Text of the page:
I went out the other Saturday night in the middle of a torrential rainstorm.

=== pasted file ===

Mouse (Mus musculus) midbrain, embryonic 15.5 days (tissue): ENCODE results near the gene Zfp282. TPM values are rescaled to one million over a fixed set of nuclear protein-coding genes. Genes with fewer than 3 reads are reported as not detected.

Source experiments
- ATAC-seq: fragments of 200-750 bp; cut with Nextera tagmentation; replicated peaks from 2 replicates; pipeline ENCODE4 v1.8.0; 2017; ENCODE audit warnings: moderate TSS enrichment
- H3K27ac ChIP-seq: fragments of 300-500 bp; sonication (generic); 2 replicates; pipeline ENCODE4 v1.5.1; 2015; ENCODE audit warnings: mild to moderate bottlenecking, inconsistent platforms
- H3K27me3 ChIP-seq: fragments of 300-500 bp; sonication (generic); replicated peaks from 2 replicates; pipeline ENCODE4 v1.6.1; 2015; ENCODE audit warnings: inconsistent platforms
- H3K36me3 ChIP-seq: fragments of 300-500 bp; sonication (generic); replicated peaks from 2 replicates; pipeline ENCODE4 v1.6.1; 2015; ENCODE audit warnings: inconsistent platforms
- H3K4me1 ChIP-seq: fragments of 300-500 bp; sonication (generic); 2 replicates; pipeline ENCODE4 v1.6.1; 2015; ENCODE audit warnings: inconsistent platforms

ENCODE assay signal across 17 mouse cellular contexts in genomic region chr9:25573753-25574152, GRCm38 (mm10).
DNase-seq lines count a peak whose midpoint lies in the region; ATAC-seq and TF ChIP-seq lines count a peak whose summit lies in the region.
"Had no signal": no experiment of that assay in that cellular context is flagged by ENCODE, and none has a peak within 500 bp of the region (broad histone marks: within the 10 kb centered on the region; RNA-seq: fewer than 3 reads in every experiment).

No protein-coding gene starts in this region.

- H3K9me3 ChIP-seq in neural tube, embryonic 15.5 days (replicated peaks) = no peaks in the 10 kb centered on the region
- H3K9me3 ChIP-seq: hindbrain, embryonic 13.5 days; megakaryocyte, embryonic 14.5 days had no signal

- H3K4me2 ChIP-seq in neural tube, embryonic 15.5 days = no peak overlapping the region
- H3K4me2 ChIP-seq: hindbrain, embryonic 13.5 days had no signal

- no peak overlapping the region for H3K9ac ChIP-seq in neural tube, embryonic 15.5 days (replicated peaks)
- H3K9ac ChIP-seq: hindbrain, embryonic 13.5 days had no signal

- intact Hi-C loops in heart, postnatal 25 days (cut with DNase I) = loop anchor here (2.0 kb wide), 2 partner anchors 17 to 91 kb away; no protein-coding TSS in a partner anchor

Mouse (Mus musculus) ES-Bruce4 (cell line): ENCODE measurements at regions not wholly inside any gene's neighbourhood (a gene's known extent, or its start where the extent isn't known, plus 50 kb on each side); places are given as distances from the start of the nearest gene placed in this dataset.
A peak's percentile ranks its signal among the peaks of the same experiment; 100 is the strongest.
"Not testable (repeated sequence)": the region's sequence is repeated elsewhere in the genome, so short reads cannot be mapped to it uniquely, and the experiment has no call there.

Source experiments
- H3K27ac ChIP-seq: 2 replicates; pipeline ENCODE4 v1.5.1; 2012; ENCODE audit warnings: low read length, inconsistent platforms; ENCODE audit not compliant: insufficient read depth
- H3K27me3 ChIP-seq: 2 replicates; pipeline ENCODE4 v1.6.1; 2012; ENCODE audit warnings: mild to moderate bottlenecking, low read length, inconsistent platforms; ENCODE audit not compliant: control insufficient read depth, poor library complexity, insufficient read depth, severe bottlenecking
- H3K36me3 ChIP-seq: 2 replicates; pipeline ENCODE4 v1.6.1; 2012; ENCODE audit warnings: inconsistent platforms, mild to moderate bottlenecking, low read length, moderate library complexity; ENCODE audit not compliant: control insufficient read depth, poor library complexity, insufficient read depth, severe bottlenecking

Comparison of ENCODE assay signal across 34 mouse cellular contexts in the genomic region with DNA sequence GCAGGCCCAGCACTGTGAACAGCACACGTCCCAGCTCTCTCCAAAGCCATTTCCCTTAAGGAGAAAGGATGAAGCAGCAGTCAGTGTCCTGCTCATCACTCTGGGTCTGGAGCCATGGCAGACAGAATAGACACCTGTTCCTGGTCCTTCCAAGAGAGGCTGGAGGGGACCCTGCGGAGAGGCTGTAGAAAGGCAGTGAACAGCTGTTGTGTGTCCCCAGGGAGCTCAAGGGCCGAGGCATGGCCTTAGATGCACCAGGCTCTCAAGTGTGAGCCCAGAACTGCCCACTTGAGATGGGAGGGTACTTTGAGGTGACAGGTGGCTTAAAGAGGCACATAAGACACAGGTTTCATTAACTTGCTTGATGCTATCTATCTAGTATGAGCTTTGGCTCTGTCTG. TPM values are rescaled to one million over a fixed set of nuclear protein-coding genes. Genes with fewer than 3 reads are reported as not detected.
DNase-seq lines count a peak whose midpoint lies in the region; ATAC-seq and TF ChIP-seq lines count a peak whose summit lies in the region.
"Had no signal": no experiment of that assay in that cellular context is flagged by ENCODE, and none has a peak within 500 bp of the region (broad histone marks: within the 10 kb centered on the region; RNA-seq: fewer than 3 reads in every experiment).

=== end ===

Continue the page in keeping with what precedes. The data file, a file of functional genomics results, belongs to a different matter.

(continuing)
I went out the other Saturday night in the middle of a torrential rainstorm. I had no choice but to just brave the weather as it was a pre-arranged fortieth birthday party and I live on an island in Hong Kong so am bound by ferry timetables rather than my own convenience.Because of the rain I decided to leave my phone at home rather than risk it getting wet, although a few months old now it still feels new enough that I feel a slight sense of panic if I see a new scratch on the case. Getting it wet didn’t seem like an option.It must have been the first time I have been out without my phone for a long time. And boy, did I find the experience strange. Not for the lack of telephonic technology in my pocket but for the extras that come with it. I couldn’t take a photo of my friend on her birthday night. I couldn’t listen to a podcast on the ferry into town. I couldn’t check the internet for football scores on the way home. Or Tweet about where I was. Or Facebook to upload photos of the night. Or check the underground train app to work out the fastest way across town. Or learn a phrase in Spanish to impress my Spanish friend. The fact that it has become a social norm now to walk around with small computers in our pockets is something that us educators need to think about a lot more. I see students in classes with machines that have access to online dictionaries, translators, flashcards makers, English learning podcasts etc etc in their pockets. And then they ask me how they can improve their English outside class. There is a sign on the classroom wall with a picture of a mobile phone in the middle of a red cross. Of course, we don’t want students chatting to their mates through the lesson, or checking their Facebook accounts but the power of the mobile phone as a learning tool should be harnessed more I think in and out of class. You’ll have seen Rob (the TeachingEnglish manager) has added a section on the launch of some British Council mobile phone apps. I have spent a lot of the last few months working on MyWordBook, and although by no means perfect yet, I think reference tools where learners can create, store and share English vocabulary can be really useful.I’ve started some research into the learners experience with regards to using language apps for their learning and will be happy to share that.It would be really interesting to hear your thought on these apps and experiences of using mobile phones for learning and teaching, whether it’s smartphones like the iPhone or lower tech phones.

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